Data: The first global energy talent indexby Arabian Oil & Gas Staff on Apr 10, 2017
The first Global Energy Talent Index (GETI), the world’s largest energy recruitment and employment trends report, was released recently, revealing a significant difference in expectations between the hiring managers and the candidates.
The report by Airswift, the global workforce solutions provider for the energy, process and infrastructure sectors, and Energy Jobline, the jobsite for the energy and engineering industries, indicates that energy candidates are more optimistic than hiring managers, with more than half of the workforce predicting an increase in salaries over the next 18 months – compared to just 23 percent of those hiring.
Janette Marx, chief operating officer at Airswift, said: “It is absolutely essential that hiring managers and employees are on the same page if the energy industry is to continue attracting and retaining the talent it needs for a successful future. But, at the moment, there is a bit of a mismatch – and not just about the prospect of a pay rise.”
“For instance, a quarter of hiring managers across the sector think that the corporate brand is the most important factor in attracting jobseekers, when in fact the workforce values salary, location and professional development most highly,” added Marx.
“That is why we have developed GETI. By creating the biggest and most comprehensive survey of energy candidates and hiring managers, we are helping our clients keep abreast of what really matters to the workforce and making sure jobseekers know what to expect when looking for a new role. This is all part of our wider mission to preserve the pipeline of budding innovators and seasoned operators on which the industry depends,” added Marx.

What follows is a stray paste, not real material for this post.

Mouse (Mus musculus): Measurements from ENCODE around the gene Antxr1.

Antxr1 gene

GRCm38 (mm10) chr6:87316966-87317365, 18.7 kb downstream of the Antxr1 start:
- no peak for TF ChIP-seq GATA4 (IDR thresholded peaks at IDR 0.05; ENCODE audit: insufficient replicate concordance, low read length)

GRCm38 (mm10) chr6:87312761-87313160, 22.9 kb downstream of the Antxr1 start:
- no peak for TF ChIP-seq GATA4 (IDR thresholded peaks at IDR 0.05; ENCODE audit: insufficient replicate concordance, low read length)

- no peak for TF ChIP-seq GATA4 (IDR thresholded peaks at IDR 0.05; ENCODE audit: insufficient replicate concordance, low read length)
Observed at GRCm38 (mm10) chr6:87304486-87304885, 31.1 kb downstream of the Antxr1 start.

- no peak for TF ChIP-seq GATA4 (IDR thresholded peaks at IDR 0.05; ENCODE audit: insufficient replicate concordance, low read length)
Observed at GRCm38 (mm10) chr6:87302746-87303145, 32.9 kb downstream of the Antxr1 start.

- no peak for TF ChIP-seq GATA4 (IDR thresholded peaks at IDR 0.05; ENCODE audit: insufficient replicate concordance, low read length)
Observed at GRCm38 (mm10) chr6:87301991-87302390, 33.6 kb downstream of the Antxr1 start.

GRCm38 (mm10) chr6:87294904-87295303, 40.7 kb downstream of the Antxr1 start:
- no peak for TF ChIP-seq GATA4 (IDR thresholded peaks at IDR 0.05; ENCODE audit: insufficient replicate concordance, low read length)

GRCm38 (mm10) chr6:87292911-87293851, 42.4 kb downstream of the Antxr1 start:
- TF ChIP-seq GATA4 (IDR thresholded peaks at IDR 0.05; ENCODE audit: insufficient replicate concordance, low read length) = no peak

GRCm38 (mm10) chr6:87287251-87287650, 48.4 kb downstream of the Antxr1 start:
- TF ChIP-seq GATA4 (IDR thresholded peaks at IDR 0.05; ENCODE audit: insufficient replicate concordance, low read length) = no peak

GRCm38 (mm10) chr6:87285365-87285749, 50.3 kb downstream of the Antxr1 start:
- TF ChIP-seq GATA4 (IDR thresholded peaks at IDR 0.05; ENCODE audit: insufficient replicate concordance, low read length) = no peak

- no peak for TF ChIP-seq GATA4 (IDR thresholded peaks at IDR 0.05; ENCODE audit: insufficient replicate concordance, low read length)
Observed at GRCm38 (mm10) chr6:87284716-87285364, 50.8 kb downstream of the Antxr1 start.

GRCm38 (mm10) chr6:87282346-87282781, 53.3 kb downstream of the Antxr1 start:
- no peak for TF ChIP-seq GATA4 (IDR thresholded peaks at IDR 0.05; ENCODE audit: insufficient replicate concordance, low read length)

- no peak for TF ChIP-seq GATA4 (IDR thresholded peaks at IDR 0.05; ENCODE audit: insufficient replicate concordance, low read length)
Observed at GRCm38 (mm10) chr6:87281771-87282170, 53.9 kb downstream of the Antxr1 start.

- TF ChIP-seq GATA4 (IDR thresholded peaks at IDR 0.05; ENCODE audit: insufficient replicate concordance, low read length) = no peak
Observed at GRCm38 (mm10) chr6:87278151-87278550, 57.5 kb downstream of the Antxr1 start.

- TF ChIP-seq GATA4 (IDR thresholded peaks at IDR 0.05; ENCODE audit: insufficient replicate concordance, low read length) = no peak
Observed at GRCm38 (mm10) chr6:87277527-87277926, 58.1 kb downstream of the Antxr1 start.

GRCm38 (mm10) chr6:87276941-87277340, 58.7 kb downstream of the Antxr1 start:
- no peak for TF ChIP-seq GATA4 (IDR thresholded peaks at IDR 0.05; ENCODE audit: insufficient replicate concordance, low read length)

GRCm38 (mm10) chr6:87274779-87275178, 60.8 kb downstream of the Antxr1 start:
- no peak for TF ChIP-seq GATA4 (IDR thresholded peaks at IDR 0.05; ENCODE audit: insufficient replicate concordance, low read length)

GETI provides a much-needed health check of the industry’s talent pool at a time when all sub-sectors, from oil and gas to renewables, are undergoing rapid change. It examines in detail the relationship between employers and the workforce, gauges their differing levels of confidence and highlights what matters most to each group. And in doing so, provides a blueprint around which to build the industry of the future.
The report takes a detailed look at the talent situation within the energy industry, including information on hiring rates over the past year and into the next eighteen months, global mobility and predicted regional ‘energy hot spots’ and the flow of talent between sectors.
It includes specific insights into the state of talent within the oil and gas, renewables, power, nuclear and petrochemical sectors. Key findings within petrochemicals include: 64 percent of professionals expect salaries to rise in the next 12 months, compared to just one in five hiring managers; two-thirds of hiring managers think the sector faces a skills shortage; and three-quarters of hiring managers think the sector would benefit from bringing in outside talent.
Hannah Peet, managing director, Energy Jobline, said: “Employers and employees are on opposite sides of the spectrum when it comes to salary expectations. This may make it hard for firms to attract talent from elsewhere in the energy industry.”
“Given that hiring managers agree the sector faces a skills shortage, attracting such talent is of paramount importance. Hiring managers need to recognise the importance of salary and benefits to employees – and of the close relationship between petrochemicals and areas like oil and gas – if they are to succeed in attracting the talent they need.”
Airswift and Energy Jobline surveyed more than 16,000 energy professionals and hiring managers in 156 countries across five industry sub-sectors – oil and gas, renewables, power, nuclear and petrochemicals.